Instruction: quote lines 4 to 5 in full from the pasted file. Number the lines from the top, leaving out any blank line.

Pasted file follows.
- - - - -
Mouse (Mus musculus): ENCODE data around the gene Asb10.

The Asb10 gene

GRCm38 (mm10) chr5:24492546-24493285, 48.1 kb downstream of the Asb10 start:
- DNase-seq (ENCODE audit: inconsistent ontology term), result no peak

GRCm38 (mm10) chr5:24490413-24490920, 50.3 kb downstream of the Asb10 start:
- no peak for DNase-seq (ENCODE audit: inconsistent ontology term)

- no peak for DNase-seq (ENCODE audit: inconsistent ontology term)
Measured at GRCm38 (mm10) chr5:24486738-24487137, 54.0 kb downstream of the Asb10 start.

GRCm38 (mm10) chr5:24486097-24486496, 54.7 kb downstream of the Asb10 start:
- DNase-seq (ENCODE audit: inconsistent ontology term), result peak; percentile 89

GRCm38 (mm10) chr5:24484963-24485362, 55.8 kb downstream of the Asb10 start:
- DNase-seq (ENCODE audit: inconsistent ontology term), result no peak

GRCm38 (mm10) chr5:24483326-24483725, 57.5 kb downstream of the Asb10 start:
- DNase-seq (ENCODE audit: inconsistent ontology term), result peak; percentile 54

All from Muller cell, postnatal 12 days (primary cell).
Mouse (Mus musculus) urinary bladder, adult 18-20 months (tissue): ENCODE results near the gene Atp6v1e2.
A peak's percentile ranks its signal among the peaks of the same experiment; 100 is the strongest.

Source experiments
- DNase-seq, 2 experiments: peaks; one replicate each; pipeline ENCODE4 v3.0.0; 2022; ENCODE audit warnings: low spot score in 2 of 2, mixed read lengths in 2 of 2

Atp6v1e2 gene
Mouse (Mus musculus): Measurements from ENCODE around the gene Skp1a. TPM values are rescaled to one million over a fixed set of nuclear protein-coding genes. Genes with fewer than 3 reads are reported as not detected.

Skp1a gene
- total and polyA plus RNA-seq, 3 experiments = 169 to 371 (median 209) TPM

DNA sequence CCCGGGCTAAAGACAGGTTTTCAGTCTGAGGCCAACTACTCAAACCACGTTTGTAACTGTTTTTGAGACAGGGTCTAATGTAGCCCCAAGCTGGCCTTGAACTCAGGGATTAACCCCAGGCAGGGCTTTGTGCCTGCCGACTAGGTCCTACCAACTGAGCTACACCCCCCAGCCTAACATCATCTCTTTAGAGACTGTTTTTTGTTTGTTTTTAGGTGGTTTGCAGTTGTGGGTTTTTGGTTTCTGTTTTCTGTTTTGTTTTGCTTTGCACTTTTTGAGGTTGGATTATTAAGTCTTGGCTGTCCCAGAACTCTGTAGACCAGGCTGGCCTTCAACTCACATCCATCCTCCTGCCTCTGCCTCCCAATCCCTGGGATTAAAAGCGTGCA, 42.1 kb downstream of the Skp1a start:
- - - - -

- DNase-seq (ENCODE audit: inconsistent ontology term), result no peak

GRCm38 (mm10) chr5:24490413-24490920, 50.3 kb downstream of the Asb10 start: